Common Sense, Troublesome Things, Injustice
Issue 905 » July 29, 2016 - Shawwal 24, 1437
Al-Baqara (The Cow) - Chapter 2: Verse 189 (partial)
During the Jahiliyyah period it was customary among Arabs that until the completion of Hajj rites they did not enter their homes through doors. They did so thinking that until they finally returned from the House of Allah, they should not enter their houses in the normal way. Until the completion of Hajj they made their way into their houses through the roofs or walls. Worse, they regarded this as an act of great virtue. For them it amounted to paying tribute to the House of Allah. There was no divine directive to support this whimsical notion. The Quran dispels their misconception in the above verse.
The Quran upholds and recommends common sense on this account. This norm applies not only to the entrance to domiciles but also to all aspects of life. If one intends to learn the skills of a trade, one should do so in a proper manner. One is expected to learn the trade at the feet of a competent teacher, gain familiarity with the tools and advance one's knowledge step by step. Divine rules are based on human nature and common sense. If one does not follow the laws of nature, once cannot reach one's goal.
"Guidance from the Quran" - Abul Hasan Ali Nadwi, pp. 232-234
There are many Prophetic sayings about the cleanliness of roads. The Prophet, peace and blessings be upon him, tells in detail about the wideness of roads, the construction of roads, the maintenance of their cleanliness and protecting them against highwaymen.
In a hadith, God's Messenger says that a person who lifted a branch of tree from the road so that people were not disturbed and/or hurt went to Paradise because of this good deed (Muslim). In another hadith, he said: "All good and bad deeds of my Umma were shown to me. Among the good deeds was elimination of what is injurious from the thoroughfares. Among the bad deeds was the spittle on the ground that was not covered with earth" (Ibn Majah). In another hadith reported in Muslim, a man asked God's Messenger to teach him something so that he could derive benefit from it. The Prophet said: "Remove the troublesome thing from the paths of Muslims."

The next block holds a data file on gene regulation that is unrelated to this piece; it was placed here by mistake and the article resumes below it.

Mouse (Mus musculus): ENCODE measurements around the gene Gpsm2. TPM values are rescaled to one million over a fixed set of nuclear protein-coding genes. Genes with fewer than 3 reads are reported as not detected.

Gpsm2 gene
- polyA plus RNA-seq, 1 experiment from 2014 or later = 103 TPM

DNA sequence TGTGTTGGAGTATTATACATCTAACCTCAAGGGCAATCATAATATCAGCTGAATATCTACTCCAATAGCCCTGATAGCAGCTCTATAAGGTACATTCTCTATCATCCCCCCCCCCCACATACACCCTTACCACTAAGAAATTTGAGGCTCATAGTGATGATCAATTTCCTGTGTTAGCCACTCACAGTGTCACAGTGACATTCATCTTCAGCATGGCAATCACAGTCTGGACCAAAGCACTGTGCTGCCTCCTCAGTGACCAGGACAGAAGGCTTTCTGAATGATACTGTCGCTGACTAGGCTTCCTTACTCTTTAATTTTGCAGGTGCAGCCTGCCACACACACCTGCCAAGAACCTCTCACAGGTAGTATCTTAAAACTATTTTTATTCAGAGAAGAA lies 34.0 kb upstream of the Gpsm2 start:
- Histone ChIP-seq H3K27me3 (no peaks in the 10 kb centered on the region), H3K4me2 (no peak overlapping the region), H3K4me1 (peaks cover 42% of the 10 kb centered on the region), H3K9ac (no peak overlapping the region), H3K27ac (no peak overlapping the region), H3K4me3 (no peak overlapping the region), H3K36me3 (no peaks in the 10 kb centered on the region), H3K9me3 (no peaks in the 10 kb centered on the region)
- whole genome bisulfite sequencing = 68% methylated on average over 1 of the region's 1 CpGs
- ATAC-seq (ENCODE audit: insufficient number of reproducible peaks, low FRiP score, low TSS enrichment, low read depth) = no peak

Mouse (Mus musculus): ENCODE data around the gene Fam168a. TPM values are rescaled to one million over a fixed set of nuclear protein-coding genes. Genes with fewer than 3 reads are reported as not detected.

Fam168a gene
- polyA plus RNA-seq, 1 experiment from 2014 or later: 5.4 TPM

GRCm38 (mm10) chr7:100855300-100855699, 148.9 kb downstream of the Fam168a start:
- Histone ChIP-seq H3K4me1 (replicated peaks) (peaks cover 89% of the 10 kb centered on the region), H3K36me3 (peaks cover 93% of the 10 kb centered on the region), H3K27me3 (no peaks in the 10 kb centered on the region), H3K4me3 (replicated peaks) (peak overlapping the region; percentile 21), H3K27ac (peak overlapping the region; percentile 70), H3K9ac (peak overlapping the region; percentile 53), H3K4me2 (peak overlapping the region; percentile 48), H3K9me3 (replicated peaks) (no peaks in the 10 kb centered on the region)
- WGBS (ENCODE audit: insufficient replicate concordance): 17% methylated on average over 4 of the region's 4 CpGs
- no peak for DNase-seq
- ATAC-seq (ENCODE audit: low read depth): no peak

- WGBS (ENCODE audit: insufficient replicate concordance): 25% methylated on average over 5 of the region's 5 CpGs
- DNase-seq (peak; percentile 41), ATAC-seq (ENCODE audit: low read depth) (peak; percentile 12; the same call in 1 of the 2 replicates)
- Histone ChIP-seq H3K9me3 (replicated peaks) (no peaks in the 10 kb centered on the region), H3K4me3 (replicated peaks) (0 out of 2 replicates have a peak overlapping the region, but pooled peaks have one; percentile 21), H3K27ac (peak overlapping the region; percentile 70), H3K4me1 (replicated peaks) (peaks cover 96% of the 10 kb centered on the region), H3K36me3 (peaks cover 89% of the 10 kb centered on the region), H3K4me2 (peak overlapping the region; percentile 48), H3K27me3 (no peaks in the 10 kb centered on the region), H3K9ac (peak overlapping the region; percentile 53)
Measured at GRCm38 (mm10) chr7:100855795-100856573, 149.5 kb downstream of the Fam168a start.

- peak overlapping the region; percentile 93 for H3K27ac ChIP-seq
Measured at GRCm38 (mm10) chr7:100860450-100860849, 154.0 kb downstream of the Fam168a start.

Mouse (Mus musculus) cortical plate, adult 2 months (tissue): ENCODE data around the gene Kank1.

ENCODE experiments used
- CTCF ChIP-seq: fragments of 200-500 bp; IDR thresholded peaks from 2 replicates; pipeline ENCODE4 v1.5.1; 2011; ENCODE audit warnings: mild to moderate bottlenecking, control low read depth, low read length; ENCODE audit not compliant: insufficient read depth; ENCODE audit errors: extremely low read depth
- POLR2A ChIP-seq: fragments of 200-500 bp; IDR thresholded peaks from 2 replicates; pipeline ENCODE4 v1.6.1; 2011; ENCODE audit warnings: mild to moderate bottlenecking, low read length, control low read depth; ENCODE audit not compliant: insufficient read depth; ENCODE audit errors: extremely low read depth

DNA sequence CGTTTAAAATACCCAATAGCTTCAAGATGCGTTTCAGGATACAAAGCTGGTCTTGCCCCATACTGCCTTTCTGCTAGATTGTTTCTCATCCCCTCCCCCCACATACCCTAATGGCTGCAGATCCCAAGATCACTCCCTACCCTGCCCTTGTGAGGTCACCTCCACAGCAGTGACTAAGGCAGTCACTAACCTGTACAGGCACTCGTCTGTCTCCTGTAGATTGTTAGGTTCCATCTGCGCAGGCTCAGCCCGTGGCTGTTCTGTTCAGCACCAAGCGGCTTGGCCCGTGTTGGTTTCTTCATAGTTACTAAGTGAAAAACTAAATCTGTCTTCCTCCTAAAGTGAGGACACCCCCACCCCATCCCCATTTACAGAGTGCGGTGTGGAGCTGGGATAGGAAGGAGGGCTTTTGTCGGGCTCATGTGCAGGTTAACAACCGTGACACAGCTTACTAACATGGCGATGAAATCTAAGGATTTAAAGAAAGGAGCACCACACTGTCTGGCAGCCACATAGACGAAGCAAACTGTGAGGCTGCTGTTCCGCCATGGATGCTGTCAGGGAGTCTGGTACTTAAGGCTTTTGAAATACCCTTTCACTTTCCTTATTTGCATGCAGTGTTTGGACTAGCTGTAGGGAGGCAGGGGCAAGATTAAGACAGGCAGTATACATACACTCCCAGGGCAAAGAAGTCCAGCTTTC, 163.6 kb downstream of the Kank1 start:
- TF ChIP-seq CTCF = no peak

In the hadiths mentioned above, the word "troublesome thing" is frequently used. The Prophet did not say "stone," "thorn," "filth," etc., but he said "adha" or "troublesome thing," which comprises the meaning of all such things. This word is defined as small harm or defect in dictionaries. However, from the context it is used in Prophetic sayings we understand that it stands for anything that may annoy or harm those who pass on a road.
"Cleanliness in Islam" - Remzi Kuscular
Humanity is our real common denominator. We share a proximity with all other human beings, and have a common set of inalienable rights as neighbours and kin in this world. This shared identity, our many shared interests, and basic ethics can provide us with a peaceful means to engage with each other when we differ.
People disagree with each other. This needs to be acknowledged. We should not shy away from our disagreements or try to gloss them over. The critical matter is to make sure we uphold the rights of those who disagree with us.
People do not have to share the same set of values and the societal identities to be just with one another. We must speak truthfully and act justly with everyone without exception. Injustice is always a sin. It is never allowed.
We need to make ourselves the keys to a better future and obstacles to misfortune. We should emulate the example of Prophet Muhammad when he arrived in Madinah, where Muslims lived along with pagans and Jews. Whenever there was tension, he acted to calm things down.
We should never think that conflict is the best way to reach our goals. When people give up on reason and the loudest, angriest voice wins the day, it is a crisis of major proportions.
"Personal and Societal Crises" - Salman al-Oadah